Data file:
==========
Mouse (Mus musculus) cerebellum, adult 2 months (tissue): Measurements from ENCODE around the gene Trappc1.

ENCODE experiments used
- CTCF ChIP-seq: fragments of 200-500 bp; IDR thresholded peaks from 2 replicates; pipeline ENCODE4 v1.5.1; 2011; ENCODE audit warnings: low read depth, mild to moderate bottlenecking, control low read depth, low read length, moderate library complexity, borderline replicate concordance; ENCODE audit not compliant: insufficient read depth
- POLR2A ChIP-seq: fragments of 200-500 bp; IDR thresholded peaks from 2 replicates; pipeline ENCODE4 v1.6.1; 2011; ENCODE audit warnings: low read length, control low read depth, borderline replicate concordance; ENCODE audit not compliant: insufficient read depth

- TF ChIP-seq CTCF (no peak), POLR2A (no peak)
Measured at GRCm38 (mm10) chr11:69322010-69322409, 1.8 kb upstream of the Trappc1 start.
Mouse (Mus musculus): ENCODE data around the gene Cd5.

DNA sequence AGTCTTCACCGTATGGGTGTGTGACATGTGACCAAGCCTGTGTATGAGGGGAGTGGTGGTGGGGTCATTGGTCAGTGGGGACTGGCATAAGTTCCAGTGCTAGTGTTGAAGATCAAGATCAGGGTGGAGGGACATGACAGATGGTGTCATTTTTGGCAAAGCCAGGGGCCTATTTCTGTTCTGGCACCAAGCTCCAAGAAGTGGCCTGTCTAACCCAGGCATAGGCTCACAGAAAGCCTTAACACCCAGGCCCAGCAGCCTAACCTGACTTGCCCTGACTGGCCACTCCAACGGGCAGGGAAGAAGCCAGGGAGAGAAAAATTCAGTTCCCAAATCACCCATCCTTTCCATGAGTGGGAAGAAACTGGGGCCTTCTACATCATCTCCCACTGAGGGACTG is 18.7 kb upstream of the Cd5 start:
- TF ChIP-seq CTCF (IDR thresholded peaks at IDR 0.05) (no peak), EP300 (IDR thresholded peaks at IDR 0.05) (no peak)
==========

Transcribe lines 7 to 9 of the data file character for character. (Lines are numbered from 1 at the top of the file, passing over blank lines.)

Mouse (Mus musculus): ENCODE data around the gene Cd5.

DNA sequence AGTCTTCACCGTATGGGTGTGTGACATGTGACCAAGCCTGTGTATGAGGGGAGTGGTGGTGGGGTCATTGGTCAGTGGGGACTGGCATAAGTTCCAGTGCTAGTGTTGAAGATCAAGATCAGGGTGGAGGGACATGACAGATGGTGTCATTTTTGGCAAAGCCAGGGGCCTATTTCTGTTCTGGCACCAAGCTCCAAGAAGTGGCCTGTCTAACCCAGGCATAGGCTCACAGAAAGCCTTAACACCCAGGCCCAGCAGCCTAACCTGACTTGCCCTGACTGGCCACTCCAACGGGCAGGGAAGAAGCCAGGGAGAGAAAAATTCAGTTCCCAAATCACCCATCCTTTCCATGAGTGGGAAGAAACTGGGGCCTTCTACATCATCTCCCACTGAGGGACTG is 18.7 kb upstream of the Cd5 start:
- TF ChIP-seq CTCF (IDR thresholded peaks at IDR 0.05) (no peak), EP300 (IDR thresholded peaks at IDR 0.05) (no peak)